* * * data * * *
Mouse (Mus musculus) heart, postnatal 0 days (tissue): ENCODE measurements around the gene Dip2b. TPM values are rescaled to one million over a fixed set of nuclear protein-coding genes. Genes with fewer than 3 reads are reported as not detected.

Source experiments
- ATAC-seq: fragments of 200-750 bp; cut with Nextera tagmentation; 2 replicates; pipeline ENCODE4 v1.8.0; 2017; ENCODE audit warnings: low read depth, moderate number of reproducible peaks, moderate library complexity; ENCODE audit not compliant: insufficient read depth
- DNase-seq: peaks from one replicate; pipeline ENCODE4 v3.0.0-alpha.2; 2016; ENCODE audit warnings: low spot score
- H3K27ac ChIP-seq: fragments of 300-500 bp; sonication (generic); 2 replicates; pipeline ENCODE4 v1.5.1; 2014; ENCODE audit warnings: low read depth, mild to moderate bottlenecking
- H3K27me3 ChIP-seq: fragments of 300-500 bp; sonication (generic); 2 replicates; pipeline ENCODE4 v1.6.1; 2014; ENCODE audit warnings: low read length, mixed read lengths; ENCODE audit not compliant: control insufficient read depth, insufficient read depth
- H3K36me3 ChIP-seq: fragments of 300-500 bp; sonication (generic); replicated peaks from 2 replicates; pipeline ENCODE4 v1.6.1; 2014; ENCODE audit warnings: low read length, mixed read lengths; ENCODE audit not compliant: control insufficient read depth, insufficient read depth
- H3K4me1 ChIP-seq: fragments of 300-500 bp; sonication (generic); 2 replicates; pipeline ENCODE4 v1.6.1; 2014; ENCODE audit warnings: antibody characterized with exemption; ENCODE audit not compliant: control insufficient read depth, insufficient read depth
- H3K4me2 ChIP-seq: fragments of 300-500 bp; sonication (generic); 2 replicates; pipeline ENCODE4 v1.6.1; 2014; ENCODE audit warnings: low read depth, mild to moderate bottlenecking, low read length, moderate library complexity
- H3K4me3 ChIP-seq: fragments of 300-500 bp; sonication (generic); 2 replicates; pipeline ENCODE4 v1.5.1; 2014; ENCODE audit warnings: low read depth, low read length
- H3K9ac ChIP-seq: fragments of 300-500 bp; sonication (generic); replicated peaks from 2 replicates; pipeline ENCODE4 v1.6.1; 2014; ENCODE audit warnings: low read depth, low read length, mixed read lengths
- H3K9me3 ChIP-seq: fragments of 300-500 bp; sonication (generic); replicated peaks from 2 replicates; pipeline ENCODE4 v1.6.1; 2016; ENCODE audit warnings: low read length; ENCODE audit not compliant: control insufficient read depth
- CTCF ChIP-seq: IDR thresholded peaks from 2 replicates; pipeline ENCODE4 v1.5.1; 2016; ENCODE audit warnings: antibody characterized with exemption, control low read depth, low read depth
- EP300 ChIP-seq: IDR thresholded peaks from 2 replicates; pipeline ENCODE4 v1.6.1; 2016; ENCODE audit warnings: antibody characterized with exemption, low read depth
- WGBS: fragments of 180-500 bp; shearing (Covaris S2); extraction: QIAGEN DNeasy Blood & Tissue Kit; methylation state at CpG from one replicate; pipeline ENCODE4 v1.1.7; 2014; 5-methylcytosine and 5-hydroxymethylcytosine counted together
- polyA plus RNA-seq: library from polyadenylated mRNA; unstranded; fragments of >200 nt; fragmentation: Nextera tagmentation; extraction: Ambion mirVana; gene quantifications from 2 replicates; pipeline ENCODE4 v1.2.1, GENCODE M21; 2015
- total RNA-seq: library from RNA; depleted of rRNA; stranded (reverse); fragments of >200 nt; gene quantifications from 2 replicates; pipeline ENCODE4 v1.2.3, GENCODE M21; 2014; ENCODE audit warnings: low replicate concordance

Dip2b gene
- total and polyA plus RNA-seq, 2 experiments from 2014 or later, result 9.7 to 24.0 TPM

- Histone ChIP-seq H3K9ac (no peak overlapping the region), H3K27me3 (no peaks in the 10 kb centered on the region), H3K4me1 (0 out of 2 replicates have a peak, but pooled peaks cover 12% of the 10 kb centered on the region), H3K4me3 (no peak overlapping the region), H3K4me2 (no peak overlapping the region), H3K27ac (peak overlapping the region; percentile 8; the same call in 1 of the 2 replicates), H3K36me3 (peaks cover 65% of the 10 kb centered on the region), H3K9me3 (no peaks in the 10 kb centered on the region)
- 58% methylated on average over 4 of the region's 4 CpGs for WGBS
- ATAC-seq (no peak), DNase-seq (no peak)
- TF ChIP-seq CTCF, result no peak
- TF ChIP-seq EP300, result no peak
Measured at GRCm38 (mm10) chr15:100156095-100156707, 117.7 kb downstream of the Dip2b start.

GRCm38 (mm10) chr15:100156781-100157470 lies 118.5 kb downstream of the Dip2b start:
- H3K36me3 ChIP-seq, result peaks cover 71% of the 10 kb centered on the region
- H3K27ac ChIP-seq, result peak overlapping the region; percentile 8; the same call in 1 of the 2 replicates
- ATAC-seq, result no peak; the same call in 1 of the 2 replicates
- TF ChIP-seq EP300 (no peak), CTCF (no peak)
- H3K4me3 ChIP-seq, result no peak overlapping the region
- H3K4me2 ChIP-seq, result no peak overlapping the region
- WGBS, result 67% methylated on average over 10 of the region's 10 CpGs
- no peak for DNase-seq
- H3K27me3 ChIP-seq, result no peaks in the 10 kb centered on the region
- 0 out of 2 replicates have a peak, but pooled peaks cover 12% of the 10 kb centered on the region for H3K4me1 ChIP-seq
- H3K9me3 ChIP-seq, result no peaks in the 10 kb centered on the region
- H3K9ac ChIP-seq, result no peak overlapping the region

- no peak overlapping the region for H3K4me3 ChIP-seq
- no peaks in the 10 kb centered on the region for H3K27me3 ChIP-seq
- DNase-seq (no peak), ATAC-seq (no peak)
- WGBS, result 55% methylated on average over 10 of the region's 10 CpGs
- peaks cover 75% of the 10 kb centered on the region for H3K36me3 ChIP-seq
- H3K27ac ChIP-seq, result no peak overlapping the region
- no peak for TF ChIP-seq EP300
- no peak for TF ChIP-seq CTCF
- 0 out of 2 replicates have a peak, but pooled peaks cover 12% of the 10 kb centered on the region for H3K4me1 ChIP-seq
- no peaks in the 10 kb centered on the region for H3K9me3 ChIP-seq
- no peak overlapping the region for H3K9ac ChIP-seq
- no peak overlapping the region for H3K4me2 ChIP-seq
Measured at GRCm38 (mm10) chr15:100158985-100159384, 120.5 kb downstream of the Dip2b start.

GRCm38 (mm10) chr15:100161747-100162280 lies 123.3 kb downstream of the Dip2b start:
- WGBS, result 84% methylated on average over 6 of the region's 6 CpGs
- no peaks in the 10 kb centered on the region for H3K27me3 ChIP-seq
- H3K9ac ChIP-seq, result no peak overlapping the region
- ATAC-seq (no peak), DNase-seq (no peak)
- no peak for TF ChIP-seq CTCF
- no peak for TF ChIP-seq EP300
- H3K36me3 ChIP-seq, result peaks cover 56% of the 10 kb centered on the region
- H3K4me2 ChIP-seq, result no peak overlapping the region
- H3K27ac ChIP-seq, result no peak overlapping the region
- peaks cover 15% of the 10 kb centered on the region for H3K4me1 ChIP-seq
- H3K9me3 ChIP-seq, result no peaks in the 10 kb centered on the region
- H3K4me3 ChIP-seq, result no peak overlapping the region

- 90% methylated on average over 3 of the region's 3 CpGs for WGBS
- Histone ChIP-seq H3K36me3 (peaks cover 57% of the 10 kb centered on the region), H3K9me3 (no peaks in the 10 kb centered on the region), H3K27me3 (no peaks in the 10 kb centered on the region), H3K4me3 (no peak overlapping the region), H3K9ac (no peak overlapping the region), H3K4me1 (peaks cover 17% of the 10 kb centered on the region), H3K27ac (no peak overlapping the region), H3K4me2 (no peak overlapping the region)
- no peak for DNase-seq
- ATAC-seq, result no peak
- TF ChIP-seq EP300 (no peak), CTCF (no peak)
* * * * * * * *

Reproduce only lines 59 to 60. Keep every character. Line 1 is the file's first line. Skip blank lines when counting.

- H3K36me3 ChIP-seq, result peaks cover 56% of the 10 kb centered on the region
- H3K4me2 ChIP-seq, result no peak overlapping the region